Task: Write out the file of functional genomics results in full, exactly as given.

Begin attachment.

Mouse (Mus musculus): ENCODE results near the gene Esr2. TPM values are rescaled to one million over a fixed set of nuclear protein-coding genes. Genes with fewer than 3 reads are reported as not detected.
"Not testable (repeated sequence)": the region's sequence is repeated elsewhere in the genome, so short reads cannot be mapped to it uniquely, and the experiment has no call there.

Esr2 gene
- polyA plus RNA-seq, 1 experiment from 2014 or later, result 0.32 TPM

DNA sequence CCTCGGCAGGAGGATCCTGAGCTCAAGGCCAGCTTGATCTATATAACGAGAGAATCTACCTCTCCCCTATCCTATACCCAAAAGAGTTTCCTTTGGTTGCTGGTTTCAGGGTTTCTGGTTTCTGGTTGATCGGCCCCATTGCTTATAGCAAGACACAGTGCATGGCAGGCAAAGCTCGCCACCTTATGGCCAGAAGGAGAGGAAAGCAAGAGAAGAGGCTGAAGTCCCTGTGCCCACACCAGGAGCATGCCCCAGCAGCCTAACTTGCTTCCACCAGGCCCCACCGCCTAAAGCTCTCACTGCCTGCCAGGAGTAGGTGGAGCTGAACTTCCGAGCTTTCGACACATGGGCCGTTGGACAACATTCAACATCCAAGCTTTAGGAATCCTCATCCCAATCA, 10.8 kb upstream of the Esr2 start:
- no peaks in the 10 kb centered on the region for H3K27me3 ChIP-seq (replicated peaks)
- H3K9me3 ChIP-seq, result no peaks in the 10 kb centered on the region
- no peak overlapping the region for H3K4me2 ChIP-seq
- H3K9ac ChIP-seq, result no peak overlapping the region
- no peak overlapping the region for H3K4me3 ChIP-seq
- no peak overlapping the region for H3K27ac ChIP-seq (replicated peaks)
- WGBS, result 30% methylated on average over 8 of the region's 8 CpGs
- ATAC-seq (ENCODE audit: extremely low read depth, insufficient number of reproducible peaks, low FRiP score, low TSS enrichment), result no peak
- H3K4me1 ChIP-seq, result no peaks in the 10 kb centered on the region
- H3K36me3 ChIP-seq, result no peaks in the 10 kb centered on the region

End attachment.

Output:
Mouse (Mus musculus): ENCODE results near the gene Esr2. TPM values are rescaled to one million over a fixed set of nuclear protein-coding genes. Genes with fewer than 3 reads are reported as not detected.
"Not testable (repeated sequence)": the region's sequence is repeated elsewhere in the genome, so short reads cannot be mapped to it uniquely, and the experiment has no call there.

Esr2 gene
- polyA plus RNA-seq, 1 experiment from 2014 or later, result 0.32 TPM

DNA sequence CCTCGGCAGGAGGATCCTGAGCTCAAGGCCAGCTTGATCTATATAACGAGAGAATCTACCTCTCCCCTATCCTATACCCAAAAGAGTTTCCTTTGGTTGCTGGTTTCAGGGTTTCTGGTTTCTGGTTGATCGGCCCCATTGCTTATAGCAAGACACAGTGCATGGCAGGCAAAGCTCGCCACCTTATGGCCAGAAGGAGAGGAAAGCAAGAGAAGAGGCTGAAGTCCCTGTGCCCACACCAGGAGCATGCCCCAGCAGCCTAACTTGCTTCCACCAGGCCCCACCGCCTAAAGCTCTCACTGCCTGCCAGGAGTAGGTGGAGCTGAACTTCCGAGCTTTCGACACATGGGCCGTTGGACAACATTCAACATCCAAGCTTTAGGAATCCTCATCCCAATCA, 10.8 kb upstream of the Esr2 start:
- no peaks in the 10 kb centered on the region for H3K27me3 ChIP-seq (replicated peaks)
- H3K9me3 ChIP-seq, result no peaks in the 10 kb centered on the region
- no peak overlapping the region for H3K4me2 ChIP-seq
- H3K9ac ChIP-seq, result no peak overlapping the region
- no peak overlapping the region for H3K4me3 ChIP-seq
- no peak overlapping the region for H3K27ac ChIP-seq (replicated peaks)
- WGBS, result 30% methylated on average over 8 of the region's 8 CpGs
- ATAC-seq (ENCODE audit: extremely low read depth, insufficient number of reproducible peaks, low FRiP score, low TSS enrichment), result no peak
- H3K4me1 ChIP-seq, result no peaks in the 10 kb centered on the region
- H3K36me3 ChIP-seq, result no peaks in the 10 kb centered on the region